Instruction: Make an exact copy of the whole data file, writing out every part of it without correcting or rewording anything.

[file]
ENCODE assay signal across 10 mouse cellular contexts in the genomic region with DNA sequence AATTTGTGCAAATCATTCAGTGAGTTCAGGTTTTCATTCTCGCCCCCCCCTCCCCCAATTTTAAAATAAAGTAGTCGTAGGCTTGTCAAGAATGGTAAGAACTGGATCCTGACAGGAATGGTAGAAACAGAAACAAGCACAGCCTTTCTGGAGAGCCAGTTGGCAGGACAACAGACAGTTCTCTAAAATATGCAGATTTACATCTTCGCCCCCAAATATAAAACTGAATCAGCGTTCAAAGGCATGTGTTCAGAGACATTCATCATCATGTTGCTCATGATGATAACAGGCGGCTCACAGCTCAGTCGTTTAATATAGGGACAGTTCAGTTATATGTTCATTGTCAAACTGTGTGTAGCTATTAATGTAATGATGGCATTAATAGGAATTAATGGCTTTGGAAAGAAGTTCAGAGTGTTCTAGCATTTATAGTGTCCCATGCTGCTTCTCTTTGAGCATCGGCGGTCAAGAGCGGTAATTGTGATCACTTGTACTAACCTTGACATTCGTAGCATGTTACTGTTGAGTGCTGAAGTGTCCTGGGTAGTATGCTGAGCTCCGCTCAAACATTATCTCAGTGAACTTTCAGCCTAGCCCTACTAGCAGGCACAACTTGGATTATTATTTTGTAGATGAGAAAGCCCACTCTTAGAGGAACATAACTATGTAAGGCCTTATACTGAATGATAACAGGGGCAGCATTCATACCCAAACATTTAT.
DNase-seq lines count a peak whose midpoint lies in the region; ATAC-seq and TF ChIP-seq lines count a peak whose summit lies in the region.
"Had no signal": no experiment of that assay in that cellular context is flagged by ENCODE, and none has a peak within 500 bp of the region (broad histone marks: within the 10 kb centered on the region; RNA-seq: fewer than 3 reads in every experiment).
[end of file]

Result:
ENCODE assay signal across 10 mouse cellular contexts in the genomic region with DNA sequence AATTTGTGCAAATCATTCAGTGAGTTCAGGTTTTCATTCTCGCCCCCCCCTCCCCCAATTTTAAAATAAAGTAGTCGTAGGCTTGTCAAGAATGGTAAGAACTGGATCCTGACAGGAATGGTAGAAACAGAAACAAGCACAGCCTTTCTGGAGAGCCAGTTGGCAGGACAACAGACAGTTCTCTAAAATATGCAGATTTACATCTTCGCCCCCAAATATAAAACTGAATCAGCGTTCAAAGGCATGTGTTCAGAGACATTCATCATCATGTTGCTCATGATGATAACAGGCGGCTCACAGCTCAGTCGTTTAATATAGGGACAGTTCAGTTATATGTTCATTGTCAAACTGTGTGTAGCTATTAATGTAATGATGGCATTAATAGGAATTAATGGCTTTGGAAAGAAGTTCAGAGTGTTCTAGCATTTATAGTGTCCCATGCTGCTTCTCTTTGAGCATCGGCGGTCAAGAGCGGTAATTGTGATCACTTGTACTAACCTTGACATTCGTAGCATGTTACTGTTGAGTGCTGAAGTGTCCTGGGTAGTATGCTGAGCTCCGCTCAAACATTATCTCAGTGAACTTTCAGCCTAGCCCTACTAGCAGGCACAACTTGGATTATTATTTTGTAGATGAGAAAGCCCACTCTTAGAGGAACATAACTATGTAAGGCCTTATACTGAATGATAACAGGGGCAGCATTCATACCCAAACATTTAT.
DNase-seq lines count a peak whose midpoint lies in the region; ATAC-seq and TF ChIP-seq lines count a peak whose summit lies in the region.
"Had no signal": no experiment of that assay in that cellular context is flagged by ENCODE, and none has a peak within 500 bp of the region (broad histone marks: within the 10 kb centered on the region; RNA-seq: fewer than 3 reads in every experiment).